If your understanding of what a Mean Girls Club consists of is defined by the 2004 Lindsay Lohan film, then Ryan Heshka’s new release from Nobrow Press (as part of their wonderful 17 x 23 series) is going to blow your mind. In Mean Girls Club, Pinky, Sweets, Blackie, McQualude, Wendy, and Wanda aren’t the popular girls in an Illinois high school, rather they are a gang of sociopaths who revel in murder, mayhem, pill popping, and depraved dereliction. Heshka’s 1950s bombshells start their day with ceremonial insect venom transfusions, snake worship, a pill buffet, and a fish slap fight, then go on to wreck havoc in a hospital, movie theater, boutiques, and the streets, only to finish off by jacking a lingerie truck, kidnapping patients and nurses along the way.

In a nod to the pulps and pin-ups of the past and rendered in fluorescent pinks and inky blacks, Heskha upends the conventional idea of the B-movie Vixen by adding a layer of such over-the-top brutality and vehemence that it transcends the possible, bringing the trope into the post-ironic age where we have lost the ability to discern what we are meant to take seriously.

Is Mean Girls Club to be read as satirical social commentary? Is it just flat out bonkers? Or is it a combination of both? Read the rest

Amazing, Fantastic, Incredible: A Marvelous Memoir by Stan Lee

See sample pages from this book at Wink.

It's only right that Stan Lee's memoirs arrive in comic book form. The 93-year-old ambassador/mascot of Marvel Comics has been in the funnybook business since 1939 - back when they still were called funnybooks. Back then, the medium was seen as silly at best, vile at worst. But today, comics, or graphic novels as some highfalutin folks call them, have attained a status of near respectability. People of all ages read and love them, and their characters generate billions of dollars via their appearances on TV and in films. Lee, along with other key figures, has been at the forefront of this evolution. And though he's interviewed almost daily, it's interesting to hear what he has to say about his career and all the changes he's seen.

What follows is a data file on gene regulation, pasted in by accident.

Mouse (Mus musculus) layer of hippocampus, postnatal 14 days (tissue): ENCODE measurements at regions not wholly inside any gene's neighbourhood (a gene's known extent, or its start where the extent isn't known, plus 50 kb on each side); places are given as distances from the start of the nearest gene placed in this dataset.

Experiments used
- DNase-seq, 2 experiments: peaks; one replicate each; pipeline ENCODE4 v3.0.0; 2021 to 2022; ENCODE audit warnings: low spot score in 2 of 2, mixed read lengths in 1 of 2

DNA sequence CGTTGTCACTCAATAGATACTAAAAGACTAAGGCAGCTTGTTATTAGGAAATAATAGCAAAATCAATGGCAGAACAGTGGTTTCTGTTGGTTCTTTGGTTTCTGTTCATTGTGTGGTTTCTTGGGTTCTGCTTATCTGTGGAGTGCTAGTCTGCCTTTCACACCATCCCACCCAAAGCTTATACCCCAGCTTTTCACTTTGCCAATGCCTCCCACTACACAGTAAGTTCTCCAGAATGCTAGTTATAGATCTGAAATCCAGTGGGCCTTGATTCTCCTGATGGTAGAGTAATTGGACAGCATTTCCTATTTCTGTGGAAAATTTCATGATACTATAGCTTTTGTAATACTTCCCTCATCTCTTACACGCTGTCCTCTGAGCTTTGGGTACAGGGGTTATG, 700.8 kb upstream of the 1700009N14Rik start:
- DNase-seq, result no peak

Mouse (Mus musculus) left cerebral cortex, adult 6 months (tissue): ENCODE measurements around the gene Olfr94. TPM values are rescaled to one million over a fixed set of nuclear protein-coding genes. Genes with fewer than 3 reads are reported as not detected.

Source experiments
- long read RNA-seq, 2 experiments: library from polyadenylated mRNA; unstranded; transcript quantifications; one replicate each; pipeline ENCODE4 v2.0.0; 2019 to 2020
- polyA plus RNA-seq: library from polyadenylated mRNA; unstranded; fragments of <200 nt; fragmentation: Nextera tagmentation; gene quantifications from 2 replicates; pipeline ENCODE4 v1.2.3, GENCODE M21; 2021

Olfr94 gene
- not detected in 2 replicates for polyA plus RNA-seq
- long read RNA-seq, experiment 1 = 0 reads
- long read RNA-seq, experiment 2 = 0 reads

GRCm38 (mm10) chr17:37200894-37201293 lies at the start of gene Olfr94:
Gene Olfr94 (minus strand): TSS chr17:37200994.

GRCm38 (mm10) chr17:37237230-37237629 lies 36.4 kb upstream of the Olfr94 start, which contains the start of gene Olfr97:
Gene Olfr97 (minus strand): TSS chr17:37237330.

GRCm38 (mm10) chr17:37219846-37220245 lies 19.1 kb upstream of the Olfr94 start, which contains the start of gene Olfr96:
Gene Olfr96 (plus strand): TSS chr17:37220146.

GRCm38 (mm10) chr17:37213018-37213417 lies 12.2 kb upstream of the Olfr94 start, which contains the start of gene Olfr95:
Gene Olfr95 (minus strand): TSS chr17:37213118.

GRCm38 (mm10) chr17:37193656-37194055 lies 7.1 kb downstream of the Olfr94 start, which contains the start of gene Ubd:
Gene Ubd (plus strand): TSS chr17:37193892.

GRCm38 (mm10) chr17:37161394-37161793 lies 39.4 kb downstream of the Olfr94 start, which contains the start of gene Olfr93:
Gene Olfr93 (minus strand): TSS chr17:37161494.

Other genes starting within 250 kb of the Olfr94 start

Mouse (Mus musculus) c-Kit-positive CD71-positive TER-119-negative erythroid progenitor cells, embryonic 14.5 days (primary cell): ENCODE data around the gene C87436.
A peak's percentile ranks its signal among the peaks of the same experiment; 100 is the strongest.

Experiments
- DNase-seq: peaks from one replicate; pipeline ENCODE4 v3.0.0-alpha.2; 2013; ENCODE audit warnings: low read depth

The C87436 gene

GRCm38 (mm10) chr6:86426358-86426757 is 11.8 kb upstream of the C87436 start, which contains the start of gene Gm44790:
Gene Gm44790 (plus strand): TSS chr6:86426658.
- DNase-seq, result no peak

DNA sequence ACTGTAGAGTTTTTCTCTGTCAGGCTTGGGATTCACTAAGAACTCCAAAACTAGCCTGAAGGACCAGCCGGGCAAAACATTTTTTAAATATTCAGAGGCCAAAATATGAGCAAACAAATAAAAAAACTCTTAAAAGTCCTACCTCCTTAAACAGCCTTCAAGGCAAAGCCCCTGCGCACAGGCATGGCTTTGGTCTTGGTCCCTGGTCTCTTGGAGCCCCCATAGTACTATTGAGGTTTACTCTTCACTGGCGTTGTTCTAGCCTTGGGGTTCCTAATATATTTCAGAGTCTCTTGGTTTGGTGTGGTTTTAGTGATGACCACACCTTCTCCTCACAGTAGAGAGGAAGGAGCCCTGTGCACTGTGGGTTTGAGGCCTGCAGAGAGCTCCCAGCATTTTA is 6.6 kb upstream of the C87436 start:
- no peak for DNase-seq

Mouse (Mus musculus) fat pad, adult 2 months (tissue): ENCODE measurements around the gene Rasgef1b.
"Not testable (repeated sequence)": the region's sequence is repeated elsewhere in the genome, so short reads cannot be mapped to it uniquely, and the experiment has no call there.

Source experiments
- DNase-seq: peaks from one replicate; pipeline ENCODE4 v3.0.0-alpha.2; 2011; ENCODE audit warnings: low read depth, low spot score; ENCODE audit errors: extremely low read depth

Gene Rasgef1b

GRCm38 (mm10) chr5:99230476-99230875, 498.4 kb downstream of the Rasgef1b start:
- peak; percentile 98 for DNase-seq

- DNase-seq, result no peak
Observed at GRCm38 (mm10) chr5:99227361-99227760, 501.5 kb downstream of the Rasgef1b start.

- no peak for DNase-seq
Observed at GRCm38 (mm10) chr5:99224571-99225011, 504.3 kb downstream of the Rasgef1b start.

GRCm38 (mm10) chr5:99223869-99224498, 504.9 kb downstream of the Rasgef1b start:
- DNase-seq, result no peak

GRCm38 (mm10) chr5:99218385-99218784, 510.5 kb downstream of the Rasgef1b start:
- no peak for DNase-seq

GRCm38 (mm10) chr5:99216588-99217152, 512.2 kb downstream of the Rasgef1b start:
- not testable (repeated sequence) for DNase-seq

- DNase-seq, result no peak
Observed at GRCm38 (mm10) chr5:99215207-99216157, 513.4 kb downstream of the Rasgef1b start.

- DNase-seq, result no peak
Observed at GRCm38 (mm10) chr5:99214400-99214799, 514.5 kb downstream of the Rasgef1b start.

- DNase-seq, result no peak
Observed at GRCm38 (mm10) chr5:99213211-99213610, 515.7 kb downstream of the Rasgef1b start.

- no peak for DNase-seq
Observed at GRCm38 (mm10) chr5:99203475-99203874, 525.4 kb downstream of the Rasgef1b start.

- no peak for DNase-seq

Amazing, Fantastic, Incredible: A Marvelous Memoir by Stan Lee, penned with the help of veteran comics writer Peter David and zippily illustrated by Colleen Doran, does a fine job of charting Lee's trajectory to the top of his field. We see how the stories of Edgar Rice Burroughs and Sir Arthur Conan Doyle seized Lee's early imagination, making him want to become a writer. And we observe him in his early years at Atlas Comics, the company that became Marvel, and how he, in collaboration with artists such as Jack Kirby and Steve Ditko, helped create the Marvel Universe.

Lee is often criticized for stealing the spotlight and not giving due credit to Kirby, who co-created the Fantastic Four, Avengers, X-Men, Thor, Captain America and many others, and Steve Ditko, who co-created Spider-Man, Doctor Strange and more. Read the rest

Weird Love – The warm blanket of history has swaddled these romance comics in ludicrousness

See sample pages from this book at Wink.

I’m willing to bet that your relationships with significant others aren’t as convoluted or mind-boggling as the ones you will find in Weird Love, a collection of love comics from decades past. I know that because I’m also willing to bet that you are more culturally evolved than your ancestral fictional characters that populated these four-color pages culled from the heyday of making women feel bad about pretty much everything. That’s what makes this collection so ridiculous. Weird Love gives us a glimpse into a time when the needle on the social gauge floated somewhere between “rampant sexism encouraged” and “casual sexism customary.”

While these stories probably weren’t intended to be comedic at the time, the warm blanket of history has swaddled them in ludicrousness. We have no analog for the petty, unflappable dickishness of the men, nor of the frank, almost callous lack of agency of the women depicted in the pages of Weird Love. Soap opera seems only a vague comparison, for soap opera tends to be at least a little self-aware. Nor can you compare it fairly to modern prose romance, for I would have to assume that modern romance writers likely enjoy what they do. The most important thing to remember about Weird Love is that literally all of these comics were written and drawn by middle-aged white men. They were either guys who typically wrote western, crime, horror, sci-fi, and superhero comics and liked doing those, or guys for whom creating comics was just kind of a job. Read the rest

Watch: Daniel Clowes Complete Eightball release party at Meltdown Comics

I had a great time interviewing cartoonist Daniel Clowes at Meltdown Comics in Los Angeles about his Complete Eightball anthology. This video was shot in glorious VHS by filmmaker Rocio Mesa and was produced by Gaston Dominguez-Letelier.